Healthcare providers weigh accountable care vs. Merit-Based Incentive Payment System

Providers must be among the top performers to receive benefits, but many still struggle to meet and report quality requirements.

Many providers are at a crossroads right now: Either join an accountable care organization or be placed into Medicare’s Merit-Based Incentive Payment System. Set to begin in 2017, MIPS uses value-based modifiers to rank providers by quality and is expected to fold together with meaningful use, essentially merging the current pay-for-performance models under one umbrella.

MIPS is part of the Medicare Access & CHIP Reauthorization Act of 2015, or MACRA, which repeals CMS’ Medicare Part B Sustainable Growth Rate reimbursement formula and replaces it with a pay-for-performance model. Providers can choose to join an ACO or be part of MIPS.

“People are waiting with bated breath for MIPS rules, just like they were for meaningful use,” said Tom Lee, CEO and founder of SA Ignite, which develops analytics tools to help providers keep track of complex government programs. “The biggest thing on the horizon is there are a lot of details on this that will come to light when the rules come out.”

“MIPS has higher bonuses, but higher risks,” Lee said.”Providers don’t need to choose a physician group to be a part of the program, but those providers who don’t remain on top of the heap lose money.”

The rules are due to be finalized by November. Although Acting CMS Administrator Andy Slavitt has hinted draft rules may come out as soon as this spring.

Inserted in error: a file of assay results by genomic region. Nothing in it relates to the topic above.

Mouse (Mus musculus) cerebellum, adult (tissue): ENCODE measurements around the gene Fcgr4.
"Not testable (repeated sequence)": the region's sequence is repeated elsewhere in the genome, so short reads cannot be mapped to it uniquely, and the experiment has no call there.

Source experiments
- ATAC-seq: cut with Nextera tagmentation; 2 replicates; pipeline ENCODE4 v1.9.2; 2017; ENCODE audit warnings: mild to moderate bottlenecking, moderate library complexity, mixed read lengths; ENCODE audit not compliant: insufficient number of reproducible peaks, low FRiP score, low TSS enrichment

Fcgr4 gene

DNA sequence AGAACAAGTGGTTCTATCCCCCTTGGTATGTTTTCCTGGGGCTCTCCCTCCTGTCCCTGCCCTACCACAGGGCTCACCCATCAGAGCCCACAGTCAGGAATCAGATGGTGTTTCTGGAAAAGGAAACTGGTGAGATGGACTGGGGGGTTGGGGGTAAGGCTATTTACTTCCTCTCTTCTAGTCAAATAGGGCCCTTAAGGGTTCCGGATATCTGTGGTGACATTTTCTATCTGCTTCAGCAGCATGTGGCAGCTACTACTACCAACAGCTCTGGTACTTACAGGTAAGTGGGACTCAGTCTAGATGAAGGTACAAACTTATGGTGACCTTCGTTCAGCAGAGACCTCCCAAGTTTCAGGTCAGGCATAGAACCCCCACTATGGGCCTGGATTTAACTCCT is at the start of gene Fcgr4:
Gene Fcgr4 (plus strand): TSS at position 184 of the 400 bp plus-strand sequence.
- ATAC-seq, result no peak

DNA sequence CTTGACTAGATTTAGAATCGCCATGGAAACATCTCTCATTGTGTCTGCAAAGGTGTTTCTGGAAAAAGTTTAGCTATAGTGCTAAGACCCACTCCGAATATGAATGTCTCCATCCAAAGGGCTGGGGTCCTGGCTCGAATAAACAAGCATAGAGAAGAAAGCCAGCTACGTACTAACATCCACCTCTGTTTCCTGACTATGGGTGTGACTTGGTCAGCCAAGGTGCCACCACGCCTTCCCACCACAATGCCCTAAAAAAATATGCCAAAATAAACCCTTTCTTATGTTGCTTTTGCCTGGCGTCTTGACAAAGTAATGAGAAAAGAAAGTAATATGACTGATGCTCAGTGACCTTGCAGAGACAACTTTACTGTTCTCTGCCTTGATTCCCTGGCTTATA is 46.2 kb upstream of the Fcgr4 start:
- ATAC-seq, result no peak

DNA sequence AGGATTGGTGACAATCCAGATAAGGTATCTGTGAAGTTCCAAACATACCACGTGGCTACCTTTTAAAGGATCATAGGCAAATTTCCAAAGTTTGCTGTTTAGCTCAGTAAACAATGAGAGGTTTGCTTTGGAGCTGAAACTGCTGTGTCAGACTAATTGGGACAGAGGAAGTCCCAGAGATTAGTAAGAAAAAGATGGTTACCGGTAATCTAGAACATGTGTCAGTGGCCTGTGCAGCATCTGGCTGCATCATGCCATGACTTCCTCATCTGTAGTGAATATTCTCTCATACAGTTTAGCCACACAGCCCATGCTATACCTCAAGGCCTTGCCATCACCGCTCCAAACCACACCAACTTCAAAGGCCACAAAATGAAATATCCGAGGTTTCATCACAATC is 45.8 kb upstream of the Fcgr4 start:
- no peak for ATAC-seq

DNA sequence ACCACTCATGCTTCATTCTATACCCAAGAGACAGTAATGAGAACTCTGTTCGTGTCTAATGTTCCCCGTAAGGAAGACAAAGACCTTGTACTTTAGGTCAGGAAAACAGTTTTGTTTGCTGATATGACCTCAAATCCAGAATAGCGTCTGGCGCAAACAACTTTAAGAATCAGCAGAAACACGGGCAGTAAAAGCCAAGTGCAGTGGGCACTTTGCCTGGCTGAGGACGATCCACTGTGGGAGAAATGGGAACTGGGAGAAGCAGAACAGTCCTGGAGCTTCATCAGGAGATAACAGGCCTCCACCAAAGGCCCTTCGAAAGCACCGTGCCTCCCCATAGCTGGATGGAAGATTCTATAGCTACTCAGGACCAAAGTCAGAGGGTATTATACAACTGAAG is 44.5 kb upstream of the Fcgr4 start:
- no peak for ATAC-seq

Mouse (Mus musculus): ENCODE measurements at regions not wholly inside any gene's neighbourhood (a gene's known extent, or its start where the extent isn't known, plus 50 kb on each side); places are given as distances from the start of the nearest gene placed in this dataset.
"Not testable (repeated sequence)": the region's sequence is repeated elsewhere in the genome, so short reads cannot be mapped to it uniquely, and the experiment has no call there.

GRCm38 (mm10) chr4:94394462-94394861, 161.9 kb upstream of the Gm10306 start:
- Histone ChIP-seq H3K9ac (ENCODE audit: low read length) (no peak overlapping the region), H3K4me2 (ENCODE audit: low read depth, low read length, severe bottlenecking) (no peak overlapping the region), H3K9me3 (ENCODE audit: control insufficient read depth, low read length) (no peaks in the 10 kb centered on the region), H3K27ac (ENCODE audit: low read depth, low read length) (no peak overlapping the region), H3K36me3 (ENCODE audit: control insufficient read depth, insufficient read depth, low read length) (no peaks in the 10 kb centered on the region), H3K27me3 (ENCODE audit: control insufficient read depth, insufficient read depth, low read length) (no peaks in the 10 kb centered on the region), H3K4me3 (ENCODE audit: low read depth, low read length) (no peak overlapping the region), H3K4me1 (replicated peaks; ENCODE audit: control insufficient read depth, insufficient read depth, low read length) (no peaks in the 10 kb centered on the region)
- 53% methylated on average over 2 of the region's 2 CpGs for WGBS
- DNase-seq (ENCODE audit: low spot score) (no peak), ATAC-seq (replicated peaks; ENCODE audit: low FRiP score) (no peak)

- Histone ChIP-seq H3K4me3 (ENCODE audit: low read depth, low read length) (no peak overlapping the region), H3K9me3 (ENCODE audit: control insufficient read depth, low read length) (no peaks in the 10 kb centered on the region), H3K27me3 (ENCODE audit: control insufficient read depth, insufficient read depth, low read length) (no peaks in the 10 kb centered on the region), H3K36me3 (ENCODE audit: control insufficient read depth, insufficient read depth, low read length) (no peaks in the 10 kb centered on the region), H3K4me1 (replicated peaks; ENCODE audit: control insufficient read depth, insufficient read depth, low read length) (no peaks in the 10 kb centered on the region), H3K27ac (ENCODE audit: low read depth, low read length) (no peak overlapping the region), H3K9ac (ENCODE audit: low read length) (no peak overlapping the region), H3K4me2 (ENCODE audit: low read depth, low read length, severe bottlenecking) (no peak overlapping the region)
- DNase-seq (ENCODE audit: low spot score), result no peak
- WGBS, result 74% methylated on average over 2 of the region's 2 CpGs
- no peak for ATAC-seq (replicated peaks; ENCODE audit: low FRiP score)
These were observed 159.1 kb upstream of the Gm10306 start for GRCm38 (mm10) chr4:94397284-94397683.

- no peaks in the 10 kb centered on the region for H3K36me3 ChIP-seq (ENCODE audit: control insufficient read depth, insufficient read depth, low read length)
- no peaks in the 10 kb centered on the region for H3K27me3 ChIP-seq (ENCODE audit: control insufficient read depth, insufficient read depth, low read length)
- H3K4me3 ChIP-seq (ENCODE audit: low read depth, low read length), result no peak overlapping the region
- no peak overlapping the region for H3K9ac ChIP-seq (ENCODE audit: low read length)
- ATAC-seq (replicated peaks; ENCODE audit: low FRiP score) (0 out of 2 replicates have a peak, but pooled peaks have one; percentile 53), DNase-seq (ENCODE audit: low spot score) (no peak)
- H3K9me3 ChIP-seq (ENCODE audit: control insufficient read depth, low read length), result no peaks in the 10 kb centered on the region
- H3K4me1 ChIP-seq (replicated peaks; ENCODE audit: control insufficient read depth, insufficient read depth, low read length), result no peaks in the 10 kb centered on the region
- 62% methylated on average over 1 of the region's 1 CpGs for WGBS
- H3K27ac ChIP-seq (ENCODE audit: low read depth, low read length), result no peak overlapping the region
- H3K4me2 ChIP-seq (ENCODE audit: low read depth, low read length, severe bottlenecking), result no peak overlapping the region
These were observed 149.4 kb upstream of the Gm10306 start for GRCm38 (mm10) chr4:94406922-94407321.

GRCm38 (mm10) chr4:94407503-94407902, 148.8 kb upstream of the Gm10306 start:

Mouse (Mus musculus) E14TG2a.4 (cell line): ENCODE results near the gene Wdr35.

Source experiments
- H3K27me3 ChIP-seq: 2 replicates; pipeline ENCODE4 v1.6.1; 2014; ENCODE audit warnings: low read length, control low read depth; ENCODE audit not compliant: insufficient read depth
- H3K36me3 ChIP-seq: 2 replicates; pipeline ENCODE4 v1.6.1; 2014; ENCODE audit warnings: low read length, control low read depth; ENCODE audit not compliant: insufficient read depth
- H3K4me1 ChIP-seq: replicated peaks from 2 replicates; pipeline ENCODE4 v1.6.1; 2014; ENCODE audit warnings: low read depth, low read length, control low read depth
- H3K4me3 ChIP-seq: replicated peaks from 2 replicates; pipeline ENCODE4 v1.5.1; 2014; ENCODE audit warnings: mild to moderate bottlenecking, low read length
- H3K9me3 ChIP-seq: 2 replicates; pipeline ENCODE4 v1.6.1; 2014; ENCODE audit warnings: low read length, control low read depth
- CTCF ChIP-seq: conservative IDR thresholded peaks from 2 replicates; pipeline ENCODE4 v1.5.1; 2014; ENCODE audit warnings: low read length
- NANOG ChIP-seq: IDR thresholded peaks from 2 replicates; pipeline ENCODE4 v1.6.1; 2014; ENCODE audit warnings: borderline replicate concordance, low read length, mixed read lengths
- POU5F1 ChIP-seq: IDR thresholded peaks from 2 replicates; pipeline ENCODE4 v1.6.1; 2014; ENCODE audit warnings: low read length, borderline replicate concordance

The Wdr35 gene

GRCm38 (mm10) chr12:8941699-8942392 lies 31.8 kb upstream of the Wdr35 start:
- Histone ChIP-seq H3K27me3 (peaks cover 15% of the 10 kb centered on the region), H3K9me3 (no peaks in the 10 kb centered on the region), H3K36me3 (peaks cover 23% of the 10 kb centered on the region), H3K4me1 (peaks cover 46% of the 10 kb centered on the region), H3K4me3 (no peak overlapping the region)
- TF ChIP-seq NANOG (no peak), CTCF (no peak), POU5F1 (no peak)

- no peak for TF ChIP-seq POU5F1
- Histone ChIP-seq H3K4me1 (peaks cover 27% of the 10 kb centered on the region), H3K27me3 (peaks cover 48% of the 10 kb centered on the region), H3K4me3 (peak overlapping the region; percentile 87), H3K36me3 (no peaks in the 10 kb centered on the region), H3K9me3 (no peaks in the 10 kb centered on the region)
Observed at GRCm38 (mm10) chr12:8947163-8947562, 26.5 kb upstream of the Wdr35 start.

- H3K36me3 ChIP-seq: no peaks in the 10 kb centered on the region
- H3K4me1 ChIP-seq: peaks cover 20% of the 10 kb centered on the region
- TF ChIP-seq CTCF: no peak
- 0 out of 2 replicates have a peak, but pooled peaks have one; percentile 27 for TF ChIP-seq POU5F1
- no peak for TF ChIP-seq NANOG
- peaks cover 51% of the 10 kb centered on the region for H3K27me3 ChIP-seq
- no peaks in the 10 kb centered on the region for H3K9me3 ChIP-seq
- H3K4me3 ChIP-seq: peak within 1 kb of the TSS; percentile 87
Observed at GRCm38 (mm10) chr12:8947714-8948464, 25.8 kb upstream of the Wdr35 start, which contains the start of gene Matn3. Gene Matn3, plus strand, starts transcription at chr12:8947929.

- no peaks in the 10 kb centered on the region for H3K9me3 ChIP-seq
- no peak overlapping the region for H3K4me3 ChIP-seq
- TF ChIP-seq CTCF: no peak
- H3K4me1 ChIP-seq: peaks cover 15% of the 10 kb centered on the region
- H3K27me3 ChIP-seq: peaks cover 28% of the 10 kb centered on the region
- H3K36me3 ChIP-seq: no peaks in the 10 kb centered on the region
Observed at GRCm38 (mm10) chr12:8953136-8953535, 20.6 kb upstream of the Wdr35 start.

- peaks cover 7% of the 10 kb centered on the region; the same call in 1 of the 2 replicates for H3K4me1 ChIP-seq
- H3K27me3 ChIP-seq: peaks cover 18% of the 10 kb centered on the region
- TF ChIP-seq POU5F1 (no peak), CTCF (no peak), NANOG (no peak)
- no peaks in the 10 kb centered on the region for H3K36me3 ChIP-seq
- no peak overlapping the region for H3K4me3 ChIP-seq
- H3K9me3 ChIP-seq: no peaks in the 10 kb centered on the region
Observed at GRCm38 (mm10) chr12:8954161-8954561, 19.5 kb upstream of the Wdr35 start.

When choosing a program, providers must assess the risk and whether they want the guaranteed 5 percent from ACOs or choose the Merit-Based Incentive Payment System where the value-based swing between the lowest and highest reimbursement could be up to 36 percent when accounting for bonuses.

“ACOs are unproven, and most have been penalized; weigh that against costs to get the ACO up-and-running,” Lee said.

The trouble is that many providers are struggling with a lack of resources, which makes it difficult to “poll through the information to meet these requirements,” said Darren Barnes, director of quality and performance improvement, Southern Illinois University HealthCare.

“In today’s world of quality improvement, you not only have to provide quality care, but prove you can deliver,” said Barnes.

Many ambulatory providers in particular are having difficulty transitioning into a quality management system, as “hospital measures are better defined than with multi-specialty ambulatory care organizations,” Barnes said. “With data requirements and support, healthcare organizations are being asked to do more with less.”

Hospitals have a leg up on quality measure improvements, compared with physician practices. Where hospitals can assess workflows and certain measures on a daily basis, that’s more challenging for small ambulatory facilities, posing a special challenge for participating in a physician reimbursement program.

Moreover, data is hard to pull from the EHRs, said Barnes, and providers will continue to struggle “until we can build these systems to look at patient needs and improve the ability for patients to have access to the data for more personalized care.”

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